Breast cancer awareness month

Lewis Carroll said, “Begin at the beginning and go on ‘till you come to the end; then stop.” This story begins on May 4, 2020, the day after my 43rd birthday, when I received the call informing me that I had breast cancer.


April 16 was the date of my annual mammogram, aka “boob squishing fun.” Due to COVID-19, the Breast Center was not strongly encouraging regular screenings. They gave me the option of postponing, sharing that many women were choosing to wait to limit potential exposure to the virus.

I thought, “Well, if everyone else is waiting, maybe it’s a good time to go.” So, go I did.

It wasn’t long before I got the call that “something” had shown up in both breasts that warranted a second look — another mammogram on the right, with additional imaging, and an ultrasound on the left.

I was not concerned at this point — since I first began getting mammograms at the age of 38, I’ve had to return for follow-up imaging several times.

My follow-up appointment was April 28; the ultrasound of my left breast showed a cyst that required no further investigation (yay!), the additional imaging of my right breast showed an area of calcifications that required a stereotactic biopsy (boo!).

Again, been there done that. I’ve previously had two biopsies, one of which was a stereotactic or ultrasound-guided biopsy, so I knew what to expect and was mostly concerned about how much this was going to cost me (spoiler alert: a lot!). I scheduled the biopsy for April 30 with Dr. Paul Dagher of Watauga Surgical Group, who performed both of my previous biopsies.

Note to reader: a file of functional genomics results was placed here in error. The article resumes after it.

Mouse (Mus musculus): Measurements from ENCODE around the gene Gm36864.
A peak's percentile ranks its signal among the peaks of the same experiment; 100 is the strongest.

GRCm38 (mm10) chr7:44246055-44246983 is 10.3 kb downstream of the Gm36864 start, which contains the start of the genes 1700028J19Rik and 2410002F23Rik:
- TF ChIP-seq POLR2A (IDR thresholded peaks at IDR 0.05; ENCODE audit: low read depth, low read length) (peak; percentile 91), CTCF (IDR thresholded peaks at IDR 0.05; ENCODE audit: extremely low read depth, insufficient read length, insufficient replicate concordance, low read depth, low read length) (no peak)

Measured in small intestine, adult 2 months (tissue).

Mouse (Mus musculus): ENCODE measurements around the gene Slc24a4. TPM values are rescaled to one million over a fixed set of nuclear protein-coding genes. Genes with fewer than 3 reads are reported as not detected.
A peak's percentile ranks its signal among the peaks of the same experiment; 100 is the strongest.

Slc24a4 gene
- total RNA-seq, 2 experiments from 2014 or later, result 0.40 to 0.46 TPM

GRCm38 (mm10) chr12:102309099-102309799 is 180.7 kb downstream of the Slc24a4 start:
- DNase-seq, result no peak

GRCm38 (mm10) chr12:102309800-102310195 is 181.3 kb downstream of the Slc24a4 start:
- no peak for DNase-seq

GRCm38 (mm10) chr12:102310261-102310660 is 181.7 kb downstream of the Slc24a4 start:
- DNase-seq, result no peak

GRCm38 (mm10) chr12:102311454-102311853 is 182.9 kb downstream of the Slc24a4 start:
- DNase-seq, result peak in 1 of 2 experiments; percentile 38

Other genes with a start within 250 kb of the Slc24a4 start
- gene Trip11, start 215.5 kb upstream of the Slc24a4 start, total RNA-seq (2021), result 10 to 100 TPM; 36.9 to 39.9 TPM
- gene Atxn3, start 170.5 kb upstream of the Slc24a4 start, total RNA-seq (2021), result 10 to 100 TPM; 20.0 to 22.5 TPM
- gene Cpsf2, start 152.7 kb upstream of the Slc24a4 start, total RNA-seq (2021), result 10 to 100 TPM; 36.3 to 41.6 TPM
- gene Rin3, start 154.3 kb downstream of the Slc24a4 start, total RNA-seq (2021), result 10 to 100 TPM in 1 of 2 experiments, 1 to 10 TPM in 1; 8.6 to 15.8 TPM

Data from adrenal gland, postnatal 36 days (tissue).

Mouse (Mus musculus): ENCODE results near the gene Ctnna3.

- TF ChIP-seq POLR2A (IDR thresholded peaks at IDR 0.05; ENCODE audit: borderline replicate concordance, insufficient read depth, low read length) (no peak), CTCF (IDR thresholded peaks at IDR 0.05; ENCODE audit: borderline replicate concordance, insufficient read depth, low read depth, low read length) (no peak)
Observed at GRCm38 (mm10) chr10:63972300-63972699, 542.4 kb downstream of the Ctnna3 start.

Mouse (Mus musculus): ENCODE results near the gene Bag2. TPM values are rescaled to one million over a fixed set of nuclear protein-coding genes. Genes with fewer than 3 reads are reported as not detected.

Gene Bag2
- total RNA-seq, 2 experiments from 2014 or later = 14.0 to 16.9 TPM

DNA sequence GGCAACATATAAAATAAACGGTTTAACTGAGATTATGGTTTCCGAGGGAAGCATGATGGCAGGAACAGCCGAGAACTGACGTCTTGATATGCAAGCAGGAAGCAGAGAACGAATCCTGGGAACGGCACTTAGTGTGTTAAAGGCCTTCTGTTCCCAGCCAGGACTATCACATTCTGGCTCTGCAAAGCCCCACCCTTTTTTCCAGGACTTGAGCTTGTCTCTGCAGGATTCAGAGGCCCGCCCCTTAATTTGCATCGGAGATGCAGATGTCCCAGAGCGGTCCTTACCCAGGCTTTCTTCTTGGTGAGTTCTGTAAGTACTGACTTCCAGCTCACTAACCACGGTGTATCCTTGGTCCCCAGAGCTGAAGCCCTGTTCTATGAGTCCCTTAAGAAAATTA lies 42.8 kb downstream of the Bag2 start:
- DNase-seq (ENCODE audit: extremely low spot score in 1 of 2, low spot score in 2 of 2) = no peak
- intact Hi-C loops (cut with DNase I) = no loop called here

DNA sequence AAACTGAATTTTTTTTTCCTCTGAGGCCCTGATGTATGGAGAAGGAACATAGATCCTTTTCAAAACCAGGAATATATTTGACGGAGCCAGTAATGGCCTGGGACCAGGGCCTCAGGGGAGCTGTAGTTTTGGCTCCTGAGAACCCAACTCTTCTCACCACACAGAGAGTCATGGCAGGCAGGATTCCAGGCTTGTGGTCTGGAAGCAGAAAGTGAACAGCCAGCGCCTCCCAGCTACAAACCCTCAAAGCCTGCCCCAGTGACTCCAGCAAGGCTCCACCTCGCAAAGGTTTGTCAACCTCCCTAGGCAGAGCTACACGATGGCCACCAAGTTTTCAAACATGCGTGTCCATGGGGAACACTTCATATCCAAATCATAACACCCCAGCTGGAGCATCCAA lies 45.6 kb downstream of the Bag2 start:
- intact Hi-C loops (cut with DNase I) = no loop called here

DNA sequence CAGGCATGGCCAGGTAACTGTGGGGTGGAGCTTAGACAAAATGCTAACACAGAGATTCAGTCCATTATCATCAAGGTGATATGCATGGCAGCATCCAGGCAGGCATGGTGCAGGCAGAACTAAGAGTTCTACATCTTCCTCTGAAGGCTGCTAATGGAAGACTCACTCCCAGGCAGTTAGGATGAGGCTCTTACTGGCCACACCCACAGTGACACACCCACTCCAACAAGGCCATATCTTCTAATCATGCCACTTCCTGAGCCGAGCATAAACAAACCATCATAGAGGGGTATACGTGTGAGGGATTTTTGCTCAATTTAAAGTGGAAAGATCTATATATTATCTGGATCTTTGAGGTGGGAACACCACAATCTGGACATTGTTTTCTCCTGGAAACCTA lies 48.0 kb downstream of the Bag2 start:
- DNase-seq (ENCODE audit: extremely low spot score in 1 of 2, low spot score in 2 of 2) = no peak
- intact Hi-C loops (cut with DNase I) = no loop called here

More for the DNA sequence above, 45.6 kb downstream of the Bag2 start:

Those came back benign; this one did not.


I spent several miserable days, including my birthday, waiting to hear the biopsy results. As the late Tom Petty said, “The waiting is the hardest part!”

When Dagher’s office number finally appeared on my phone, I was both relieved and nervous.

“What did they say?” my husband, Roger, inquired. “Well, I have a type of breast cancer,” I told him.

“&@%#” was his response. “But, it’s a non-invasive type – stage zero,” I continued.

Roger proceeded to ask me a slew of questions that I couldn’t answer because when I heard the words, “You have cancer,” I think I checked out for a moment. My brain needed time to process and to figure out how to tell people. Which, as I discovered, was the second hardest part. And, alas, there was no Tom Petty song to warn me of this fact.

Testing… testing…

I met with Dagher on May 5 to discuss my diagnosis — he explained that I had DCIS, or ductal carcinoma in situ, a non-invasive type of breast cancer in my right breast and that the most common treatment is lumpectomy followed by radiation. Roger and my mother (Mummy), a retired nurse, were allowed to accompany me, and Mummy served as my medical translator at this and subsequent appointments.

Dagher scheduled an appointment for me with a radiation oncologist to discuss potential radiation treatments. And, later that week, I had an MRI to determine the size of the affected area and underwent genetic testing to check for the breast cancer gene. Both tests were necessary before Dagher could recommend a course of treatment.

I also began to talk with family, close friends and a few select work colleagues. Until I knew what I was facing, I didn’t want to widely share the news.

Plan for the worst, expect the best

I met with the radiation oncologist on May 12. Check. I met with Dagher on May 13 for the results of the MRI and genetic test. And, check.

The MRI showed that the tumor was fairly large but the genetic test came back negative; therefore, Dagher recommended a lumpectomy and tissue rearrangement, an outpatient procedure, followed by radiation treatments. He had to explain the tissue rearrangement, but it’s just what it sounds like – after removing the tumor, the remaining breast tissue is rearranged to fill the gap, which eliminates the need for an implant.